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The breakup of the U.S.

Posted By Joseph Farah On 12/30/2008 @ 12:00 am In Commentary | Comments Disabled

In 1990, few were predicting the breakup of the Soviet Union.

But it came – only a year later.

With 2009 set to begin in a few days, there is someone predicting the breakup of the United States – a year from now.

His name is Igor Panarin, a former KGB analyst and the dean of the Russian Foreign Ministry’s school for foreign diplomats – in other words, a serious fellow.

For him, it’s nothing new. He’s been making the same prediction for the last 10 years. But, until recently, no one took him very seriously. And then came the economic calamity that has rocked Americans and the rest of the world, too. Now, Panarin’s predictions of an end of the United States, due to economic and moral collapse, is being taken seriously by many.

Panarin blames out-of-control mass immigration, economic decline and moral degradation for what he believes could be a civil war as early as next fall and a total collapse of the dollar. By June or July of 2010, he sees the U.S. breaking into six pieces.

Now, I’m not buying into Panarin’s entire prediction. But I do think there’s something to it.

I’ve been talking about this possibility more and more in recent years. I don’t see how this house of cards we’re building can possibly withstand the next significant windstorm. The political ties no longer bind. Only inertia and the threat of force hold us together.

The economic crisis is clearly visible to all – but all the wrong buttons are being pushed. In fact, the same people who got us into this mess are digging a deeper hole for all of us to climb out of.

The other two crises he points to have scarcely even been recognized by many people – out-of-control immigration and moral rot.

Nothing has been done to seal our borders, even though the American people have been screaming for it for years. The tidal wave of illegal immigration may have slowed only because of economic conditions. Nevertheless, we are a much less united country as a result of the influx of tens of millions of people welcomed here by a federal government gone mad.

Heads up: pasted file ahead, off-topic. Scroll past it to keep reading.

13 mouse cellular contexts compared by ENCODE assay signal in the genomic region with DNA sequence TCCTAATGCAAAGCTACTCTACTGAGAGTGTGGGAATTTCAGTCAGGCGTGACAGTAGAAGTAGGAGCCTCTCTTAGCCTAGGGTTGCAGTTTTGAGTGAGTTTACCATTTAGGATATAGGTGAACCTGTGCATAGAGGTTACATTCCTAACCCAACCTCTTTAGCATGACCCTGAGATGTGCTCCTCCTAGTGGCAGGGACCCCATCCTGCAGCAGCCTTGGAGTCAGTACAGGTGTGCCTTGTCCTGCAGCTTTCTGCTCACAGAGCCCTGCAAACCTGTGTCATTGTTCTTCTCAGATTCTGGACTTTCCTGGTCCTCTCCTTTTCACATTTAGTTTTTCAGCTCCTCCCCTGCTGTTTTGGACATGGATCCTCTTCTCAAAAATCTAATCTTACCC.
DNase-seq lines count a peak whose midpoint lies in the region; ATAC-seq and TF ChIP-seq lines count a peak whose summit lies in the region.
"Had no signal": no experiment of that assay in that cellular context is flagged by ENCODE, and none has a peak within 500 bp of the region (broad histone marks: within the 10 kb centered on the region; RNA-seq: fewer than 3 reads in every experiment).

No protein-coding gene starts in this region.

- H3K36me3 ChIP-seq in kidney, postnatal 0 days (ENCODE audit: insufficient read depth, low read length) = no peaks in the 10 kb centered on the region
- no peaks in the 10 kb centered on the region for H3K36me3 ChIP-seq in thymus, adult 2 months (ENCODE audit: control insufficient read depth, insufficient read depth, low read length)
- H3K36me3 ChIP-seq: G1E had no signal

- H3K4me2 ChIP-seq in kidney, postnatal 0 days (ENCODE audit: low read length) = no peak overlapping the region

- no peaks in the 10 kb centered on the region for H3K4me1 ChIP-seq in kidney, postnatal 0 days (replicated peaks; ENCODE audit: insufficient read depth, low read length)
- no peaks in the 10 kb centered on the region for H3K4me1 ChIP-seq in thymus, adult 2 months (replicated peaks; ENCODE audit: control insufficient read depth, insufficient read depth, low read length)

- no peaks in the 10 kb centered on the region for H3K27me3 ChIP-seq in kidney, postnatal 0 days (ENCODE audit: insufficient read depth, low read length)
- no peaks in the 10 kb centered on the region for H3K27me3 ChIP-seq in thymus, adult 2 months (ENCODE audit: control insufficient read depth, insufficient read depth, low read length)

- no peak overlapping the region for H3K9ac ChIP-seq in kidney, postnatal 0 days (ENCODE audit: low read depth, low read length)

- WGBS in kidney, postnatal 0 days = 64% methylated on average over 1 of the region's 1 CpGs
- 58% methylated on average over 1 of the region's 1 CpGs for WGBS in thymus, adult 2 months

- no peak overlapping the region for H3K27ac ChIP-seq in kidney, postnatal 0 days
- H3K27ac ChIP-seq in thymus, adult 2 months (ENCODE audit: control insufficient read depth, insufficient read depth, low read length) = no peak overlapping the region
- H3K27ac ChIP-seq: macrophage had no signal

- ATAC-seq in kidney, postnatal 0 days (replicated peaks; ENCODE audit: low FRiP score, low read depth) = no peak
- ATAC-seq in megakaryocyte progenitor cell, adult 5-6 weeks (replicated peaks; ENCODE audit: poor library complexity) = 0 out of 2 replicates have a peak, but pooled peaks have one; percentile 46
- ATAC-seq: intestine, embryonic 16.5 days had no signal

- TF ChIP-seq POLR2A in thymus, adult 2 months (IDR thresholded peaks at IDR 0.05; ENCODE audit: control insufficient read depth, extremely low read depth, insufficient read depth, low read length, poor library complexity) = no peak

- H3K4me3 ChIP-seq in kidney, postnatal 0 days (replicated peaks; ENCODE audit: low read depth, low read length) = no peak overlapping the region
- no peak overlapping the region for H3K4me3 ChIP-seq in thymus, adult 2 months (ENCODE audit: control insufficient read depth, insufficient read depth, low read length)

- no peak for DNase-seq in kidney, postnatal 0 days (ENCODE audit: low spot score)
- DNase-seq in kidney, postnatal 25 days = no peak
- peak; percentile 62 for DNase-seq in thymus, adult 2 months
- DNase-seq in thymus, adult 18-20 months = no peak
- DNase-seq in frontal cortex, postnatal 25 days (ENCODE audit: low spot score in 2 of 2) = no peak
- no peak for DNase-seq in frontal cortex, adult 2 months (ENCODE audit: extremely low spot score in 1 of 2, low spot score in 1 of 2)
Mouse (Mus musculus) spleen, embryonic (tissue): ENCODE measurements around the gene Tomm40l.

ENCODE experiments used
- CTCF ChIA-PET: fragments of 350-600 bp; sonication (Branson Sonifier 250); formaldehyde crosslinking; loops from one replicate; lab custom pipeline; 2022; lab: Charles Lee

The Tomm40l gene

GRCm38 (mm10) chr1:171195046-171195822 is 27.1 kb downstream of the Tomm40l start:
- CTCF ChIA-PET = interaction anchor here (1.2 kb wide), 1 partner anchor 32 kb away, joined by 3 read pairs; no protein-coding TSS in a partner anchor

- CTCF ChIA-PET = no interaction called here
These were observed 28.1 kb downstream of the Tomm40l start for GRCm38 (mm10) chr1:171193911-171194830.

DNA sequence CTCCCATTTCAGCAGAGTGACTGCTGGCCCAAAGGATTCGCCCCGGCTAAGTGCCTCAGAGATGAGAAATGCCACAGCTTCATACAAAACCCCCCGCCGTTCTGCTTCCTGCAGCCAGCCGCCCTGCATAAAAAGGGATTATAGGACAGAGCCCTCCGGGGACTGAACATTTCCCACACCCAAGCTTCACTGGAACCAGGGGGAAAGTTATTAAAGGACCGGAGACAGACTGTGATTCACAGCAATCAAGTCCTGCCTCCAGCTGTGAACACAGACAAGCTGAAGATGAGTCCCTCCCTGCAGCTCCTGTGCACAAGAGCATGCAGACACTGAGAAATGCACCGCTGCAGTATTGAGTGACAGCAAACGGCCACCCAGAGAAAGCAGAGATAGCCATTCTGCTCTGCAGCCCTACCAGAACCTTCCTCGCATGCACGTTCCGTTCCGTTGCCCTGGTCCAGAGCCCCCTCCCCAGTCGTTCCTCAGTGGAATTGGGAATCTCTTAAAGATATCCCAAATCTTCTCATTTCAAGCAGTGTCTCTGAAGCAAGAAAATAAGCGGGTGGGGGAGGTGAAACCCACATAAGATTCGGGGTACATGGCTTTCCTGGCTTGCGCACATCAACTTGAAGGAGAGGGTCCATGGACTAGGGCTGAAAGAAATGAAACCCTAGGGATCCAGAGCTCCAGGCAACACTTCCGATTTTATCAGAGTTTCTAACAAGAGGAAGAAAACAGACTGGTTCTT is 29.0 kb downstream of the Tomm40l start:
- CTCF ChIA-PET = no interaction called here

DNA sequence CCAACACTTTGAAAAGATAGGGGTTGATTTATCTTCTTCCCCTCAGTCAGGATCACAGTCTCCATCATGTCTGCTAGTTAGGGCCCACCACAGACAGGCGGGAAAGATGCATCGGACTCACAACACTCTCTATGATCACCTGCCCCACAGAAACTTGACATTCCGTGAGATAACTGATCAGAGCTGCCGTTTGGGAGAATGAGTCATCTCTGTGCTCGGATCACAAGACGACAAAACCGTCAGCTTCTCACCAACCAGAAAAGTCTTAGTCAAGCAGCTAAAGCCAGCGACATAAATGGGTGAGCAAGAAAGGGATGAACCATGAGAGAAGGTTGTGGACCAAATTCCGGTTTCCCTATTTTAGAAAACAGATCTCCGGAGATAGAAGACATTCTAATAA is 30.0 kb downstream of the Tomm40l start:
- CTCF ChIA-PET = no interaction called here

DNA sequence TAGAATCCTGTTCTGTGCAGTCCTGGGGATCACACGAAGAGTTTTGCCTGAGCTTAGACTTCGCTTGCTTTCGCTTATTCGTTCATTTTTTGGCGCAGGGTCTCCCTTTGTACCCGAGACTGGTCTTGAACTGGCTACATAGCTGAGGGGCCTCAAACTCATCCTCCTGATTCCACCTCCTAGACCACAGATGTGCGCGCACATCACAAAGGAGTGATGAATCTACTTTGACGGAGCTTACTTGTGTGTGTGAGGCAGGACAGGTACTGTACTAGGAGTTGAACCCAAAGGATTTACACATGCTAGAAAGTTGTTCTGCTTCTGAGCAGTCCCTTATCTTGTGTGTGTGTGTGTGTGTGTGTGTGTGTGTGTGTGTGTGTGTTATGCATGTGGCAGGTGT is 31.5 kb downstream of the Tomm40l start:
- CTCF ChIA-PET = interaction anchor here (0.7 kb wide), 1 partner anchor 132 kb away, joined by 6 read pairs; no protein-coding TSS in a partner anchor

As for the moral degradation, if you don’t know what I mean, you’re part of the problem. America’s founders made it abundantly clear when they ratified the Constitution that it was a document that would only work for the governance of a religious people – folks who understood right from wrong and would, for the most part, govern themselves. Does anyone really believe America is still a country like that?

I don’t.

But it doesn’t mean I’m giving up on America.

Just the opposite.

I am fighting to preserve the kind of America our founders gave us.

It may be that we can only rediscover that kind of liberty with the breakup of the United States.

I’m open to that possibility.

I recognize, all too clearly, I have little in common with most Californians, for instance. That’s what drove me out of that state after 20 years. But where can a freedom-minded constitutionalist go these days? There are no new worlds to discover. There are increasingly fewer states dominated by freedom-loving people.

That’s why I have postulated over the possibility of a secessionist movement of like-minded people. I’m not talking necessarily about the grouping of states, like the Confederacy of old. Frankly, I don’t see that happening. But what if there were one place – one state – that attracted people from all over the United States to come live in freedom?

Would you go?

I might.

If Panarin’s theory proves even partially right, we may wish we started such a movement much earlier.

 


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